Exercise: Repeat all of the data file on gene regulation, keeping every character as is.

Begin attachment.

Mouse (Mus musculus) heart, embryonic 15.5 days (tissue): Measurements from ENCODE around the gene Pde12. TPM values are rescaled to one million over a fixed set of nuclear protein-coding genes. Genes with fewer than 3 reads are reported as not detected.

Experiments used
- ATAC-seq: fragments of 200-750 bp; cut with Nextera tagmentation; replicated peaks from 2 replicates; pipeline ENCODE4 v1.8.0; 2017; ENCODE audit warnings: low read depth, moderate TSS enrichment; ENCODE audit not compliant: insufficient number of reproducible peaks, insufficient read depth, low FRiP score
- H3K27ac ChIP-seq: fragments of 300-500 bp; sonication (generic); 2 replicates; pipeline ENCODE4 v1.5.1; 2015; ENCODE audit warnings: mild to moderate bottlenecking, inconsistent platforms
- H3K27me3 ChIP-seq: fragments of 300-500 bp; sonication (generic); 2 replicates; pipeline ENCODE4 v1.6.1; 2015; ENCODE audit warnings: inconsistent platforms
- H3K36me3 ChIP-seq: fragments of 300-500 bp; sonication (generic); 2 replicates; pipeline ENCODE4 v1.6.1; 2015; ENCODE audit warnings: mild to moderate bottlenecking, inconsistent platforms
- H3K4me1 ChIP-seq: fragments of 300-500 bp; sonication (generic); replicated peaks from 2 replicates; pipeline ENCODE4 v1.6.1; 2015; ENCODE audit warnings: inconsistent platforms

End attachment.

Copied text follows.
Mouse (Mus musculus) heart, embryonic 15.5 days (tissue): Measurements from ENCODE around the gene Pde12. TPM values are rescaled to one million over a fixed set of nuclear protein-coding genes. Genes with fewer than 3 reads are reported as not detected.

Experiments used
- ATAC-seq: fragments of 200-750 bp; cut with Nextera tagmentation; replicated peaks from 2 replicates; pipeline ENCODE4 v1.8.0; 2017; ENCODE audit warnings: low read depth, moderate TSS enrichment; ENCODE audit not compliant: insufficient number of reproducible peaks, insufficient read depth, low FRiP score
- H3K27ac ChIP-seq: fragments of 300-500 bp; sonication (generic); 2 replicates; pipeline ENCODE4 v1.5.1; 2015; ENCODE audit warnings: mild to moderate bottlenecking, inconsistent platforms
- H3K27me3 ChIP-seq: fragments of 300-500 bp; sonication (generic); 2 replicates; pipeline ENCODE4 v1.6.1; 2015; ENCODE audit warnings: inconsistent platforms
- H3K36me3 ChIP-seq: fragments of 300-500 bp; sonication (generic); 2 replicates; pipeline ENCODE4 v1.6.1; 2015; ENCODE audit warnings: mild to moderate bottlenecking, inconsistent platforms
- H3K4me1 ChIP-seq: fragments of 300-500 bp; sonication (generic); replicated peaks from 2 replicates; pipeline ENCODE4 v1.6.1; 2015; ENCODE audit warnings: inconsistent platforms